(REUTERS) -- The European Central Bank remains no closer to agreeing on whether or not it will take losses on the Greek bonds it owns, Eurozone central bank sources said on Thursday.

Policymakers were widely split on the issue at a late night meeting on Wednesday, the sources told Reuters.

The ECB owns roughly 40 billion euros worth of Greek bonds and is now under pressure to join in with banks and others in the private sector that lent to Greece that are being asked to take write downs to help stabilise the country's finances.

According to two high level Eurozone central bank sources, ECB policymakers remained divided on the issue of losses or alternatives such as accepting back what it paid for the bonds rather than their full value.

The ECB has not agreed on a position, said one of the sources, adding that the discussion on how to deal with the Greek debt holdings is not yet over.

An ECB spokesman declined to comment.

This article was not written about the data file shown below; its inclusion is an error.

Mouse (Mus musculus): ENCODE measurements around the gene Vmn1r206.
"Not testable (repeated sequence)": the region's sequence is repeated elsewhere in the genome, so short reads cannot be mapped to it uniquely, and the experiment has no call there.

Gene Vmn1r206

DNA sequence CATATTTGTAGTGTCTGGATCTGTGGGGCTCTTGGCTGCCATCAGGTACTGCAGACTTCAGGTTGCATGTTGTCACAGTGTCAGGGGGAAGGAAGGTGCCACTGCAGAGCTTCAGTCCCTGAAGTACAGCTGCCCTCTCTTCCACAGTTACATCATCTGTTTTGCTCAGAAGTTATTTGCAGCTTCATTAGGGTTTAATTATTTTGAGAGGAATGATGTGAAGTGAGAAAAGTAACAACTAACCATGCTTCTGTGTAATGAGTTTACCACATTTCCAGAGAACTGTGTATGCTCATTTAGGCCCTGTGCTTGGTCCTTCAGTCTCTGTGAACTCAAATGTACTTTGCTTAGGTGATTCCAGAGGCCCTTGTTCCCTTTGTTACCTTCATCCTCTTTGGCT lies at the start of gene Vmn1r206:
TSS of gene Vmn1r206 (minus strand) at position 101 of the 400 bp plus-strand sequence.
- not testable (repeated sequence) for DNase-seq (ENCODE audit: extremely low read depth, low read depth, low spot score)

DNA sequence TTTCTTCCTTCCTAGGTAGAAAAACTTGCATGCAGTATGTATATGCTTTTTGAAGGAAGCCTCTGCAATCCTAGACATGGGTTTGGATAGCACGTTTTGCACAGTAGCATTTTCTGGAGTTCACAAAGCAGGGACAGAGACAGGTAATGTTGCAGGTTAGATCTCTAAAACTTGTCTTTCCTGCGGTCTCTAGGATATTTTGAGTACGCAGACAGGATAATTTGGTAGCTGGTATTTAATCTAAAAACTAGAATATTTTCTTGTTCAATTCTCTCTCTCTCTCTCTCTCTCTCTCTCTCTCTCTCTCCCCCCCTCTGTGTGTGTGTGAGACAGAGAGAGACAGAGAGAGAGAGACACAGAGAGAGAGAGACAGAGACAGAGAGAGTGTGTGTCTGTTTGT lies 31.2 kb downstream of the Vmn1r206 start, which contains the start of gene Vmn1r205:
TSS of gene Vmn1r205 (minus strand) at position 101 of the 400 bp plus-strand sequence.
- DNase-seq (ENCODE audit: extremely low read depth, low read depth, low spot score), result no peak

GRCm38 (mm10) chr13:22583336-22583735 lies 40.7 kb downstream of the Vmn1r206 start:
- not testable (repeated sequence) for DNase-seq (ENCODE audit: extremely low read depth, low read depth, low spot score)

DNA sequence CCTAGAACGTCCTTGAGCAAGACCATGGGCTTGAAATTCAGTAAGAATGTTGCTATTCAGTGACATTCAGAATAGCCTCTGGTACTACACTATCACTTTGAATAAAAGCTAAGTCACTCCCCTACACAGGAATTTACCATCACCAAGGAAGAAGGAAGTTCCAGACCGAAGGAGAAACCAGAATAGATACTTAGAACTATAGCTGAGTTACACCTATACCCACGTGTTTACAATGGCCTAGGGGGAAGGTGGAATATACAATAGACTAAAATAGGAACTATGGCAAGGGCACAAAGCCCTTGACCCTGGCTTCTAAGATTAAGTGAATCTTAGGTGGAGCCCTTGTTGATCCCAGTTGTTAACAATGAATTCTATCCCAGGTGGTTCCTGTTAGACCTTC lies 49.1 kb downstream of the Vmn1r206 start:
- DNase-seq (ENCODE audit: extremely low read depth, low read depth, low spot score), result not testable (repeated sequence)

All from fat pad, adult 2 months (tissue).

The ECB's holdings of Greek bonds are the product of a controversial emergency program introduced in May 2010 aimed at stopping the debt crisis spiraling out of control.

ECB sources say the bank paid 38 billion euros ($49.83 billion) for the bonds, 12 billion euros below their 50 billion euro face value, a number that an EU source said on Wednesday would roughly match what is needed to plug a recently opened up shortfall in Greece's debt deal.

Speculation that the ECB is considering taking losses on the bond as part of broader moves to stabilise Athens's finances was sparked earlier this month when ECB President Mario Draghi repeatedly avoided questions on the issue at the bank's monthly news conference.

Athens has long been in talks with private creditors on a voluntary debt swap deal that would wipe 65-70 percent off the face value of its bonds.

The International Monetary Fund is increasingly concerned whether the program will bring Greece back on track. As a result, the fund is pushing for further contributions by the public sector.

Greece has also threatened to force losses on private investors if fewer than expected sign up to the deal voluntarily, raising questions about where it would leave the ECB.

(Reporting by Eva Kuehnen, Marc Jones and Andreas Framke. Editing by Jeremy Gaunt.)